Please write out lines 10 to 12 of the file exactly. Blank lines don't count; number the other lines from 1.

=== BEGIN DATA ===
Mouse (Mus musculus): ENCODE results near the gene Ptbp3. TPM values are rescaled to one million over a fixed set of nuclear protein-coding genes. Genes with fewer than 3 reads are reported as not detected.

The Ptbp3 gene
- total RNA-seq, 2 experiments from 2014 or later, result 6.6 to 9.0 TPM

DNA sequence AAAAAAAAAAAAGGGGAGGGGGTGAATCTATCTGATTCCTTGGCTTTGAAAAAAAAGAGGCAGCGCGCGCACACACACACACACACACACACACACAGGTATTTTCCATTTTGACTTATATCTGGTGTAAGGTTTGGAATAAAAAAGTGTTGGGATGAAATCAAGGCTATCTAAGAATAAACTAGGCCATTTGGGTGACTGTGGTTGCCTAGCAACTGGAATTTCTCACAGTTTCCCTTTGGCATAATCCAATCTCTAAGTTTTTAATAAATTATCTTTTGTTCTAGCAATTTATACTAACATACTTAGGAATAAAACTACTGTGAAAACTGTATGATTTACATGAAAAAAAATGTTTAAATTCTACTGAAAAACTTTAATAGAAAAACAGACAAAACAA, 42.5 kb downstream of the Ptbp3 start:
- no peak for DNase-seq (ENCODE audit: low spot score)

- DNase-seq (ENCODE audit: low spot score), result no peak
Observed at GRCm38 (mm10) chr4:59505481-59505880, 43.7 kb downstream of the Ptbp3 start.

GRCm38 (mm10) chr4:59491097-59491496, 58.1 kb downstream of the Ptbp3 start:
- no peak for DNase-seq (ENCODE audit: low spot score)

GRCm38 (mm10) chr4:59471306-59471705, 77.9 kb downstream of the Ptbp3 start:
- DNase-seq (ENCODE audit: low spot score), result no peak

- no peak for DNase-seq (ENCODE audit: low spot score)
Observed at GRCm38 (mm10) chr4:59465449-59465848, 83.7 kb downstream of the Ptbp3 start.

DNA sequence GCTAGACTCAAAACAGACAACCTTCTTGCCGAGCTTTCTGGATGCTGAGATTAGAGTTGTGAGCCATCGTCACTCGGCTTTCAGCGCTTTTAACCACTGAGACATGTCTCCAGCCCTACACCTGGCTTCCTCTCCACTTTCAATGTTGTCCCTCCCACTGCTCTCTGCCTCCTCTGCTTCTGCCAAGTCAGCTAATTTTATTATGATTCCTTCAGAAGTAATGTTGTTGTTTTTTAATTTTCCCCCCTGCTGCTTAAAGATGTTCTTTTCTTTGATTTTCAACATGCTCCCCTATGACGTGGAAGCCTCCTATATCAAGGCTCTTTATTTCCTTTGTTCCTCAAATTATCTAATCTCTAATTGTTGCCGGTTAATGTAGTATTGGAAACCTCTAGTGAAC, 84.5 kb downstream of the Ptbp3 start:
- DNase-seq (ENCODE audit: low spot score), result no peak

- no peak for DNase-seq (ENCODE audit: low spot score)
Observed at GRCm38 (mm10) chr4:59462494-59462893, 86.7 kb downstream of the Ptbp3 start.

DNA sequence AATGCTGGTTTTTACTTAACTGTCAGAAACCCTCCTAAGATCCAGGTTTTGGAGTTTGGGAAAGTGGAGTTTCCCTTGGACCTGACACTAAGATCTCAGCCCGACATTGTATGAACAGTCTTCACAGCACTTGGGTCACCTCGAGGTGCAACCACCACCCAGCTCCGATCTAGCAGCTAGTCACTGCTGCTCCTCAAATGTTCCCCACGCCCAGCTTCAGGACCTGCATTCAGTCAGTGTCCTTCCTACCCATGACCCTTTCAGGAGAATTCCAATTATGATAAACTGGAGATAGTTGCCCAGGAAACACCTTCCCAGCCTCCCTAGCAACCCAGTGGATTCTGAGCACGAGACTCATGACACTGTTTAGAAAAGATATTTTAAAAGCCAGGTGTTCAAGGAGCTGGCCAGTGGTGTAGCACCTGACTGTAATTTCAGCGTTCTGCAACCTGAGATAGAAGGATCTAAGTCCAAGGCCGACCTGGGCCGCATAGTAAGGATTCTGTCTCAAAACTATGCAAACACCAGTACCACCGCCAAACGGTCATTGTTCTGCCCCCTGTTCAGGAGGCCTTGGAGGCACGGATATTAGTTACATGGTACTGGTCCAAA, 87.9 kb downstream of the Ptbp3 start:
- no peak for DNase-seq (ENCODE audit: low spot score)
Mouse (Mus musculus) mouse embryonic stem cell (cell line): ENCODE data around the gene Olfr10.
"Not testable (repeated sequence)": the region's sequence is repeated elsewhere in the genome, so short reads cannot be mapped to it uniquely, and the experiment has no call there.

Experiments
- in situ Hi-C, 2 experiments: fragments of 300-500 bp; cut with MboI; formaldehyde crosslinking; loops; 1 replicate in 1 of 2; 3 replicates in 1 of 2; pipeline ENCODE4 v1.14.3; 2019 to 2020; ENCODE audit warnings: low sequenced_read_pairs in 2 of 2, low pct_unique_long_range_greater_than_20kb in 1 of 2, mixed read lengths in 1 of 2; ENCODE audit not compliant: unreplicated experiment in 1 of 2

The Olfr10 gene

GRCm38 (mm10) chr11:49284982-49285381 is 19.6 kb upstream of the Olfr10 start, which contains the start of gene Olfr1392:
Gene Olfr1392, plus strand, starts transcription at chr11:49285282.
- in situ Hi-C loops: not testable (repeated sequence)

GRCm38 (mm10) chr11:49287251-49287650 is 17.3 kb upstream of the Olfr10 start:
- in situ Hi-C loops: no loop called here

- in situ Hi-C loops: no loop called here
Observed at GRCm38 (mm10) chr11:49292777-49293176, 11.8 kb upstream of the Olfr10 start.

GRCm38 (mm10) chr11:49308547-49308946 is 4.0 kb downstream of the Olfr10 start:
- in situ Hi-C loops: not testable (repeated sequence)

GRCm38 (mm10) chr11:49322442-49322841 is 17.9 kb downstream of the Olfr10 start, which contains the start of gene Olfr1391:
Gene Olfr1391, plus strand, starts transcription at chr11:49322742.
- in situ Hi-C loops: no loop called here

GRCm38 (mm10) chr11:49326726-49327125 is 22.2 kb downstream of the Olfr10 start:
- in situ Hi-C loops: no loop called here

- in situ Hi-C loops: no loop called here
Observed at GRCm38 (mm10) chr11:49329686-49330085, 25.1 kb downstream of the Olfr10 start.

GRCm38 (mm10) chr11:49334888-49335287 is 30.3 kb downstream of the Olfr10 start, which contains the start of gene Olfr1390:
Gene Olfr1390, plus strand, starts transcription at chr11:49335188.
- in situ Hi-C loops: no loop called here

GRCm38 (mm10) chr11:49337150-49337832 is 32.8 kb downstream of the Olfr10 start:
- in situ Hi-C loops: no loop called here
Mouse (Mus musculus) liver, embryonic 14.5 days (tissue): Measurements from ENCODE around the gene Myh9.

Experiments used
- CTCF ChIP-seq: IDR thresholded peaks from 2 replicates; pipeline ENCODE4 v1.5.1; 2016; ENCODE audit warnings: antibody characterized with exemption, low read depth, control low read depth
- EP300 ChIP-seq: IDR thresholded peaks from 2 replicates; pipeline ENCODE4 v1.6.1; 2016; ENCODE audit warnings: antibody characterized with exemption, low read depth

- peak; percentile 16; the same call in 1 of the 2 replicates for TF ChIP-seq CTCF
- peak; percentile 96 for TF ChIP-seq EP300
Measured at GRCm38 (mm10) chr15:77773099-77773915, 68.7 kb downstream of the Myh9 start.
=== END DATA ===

GRCm38 (mm10) chr4:59471306-59471705, 77.9 kb downstream of the Ptbp3 start:
- DNase-seq (ENCODE audit: low spot score), result no peak

- no peak for DNase-seq (ENCODE audit: low spot score)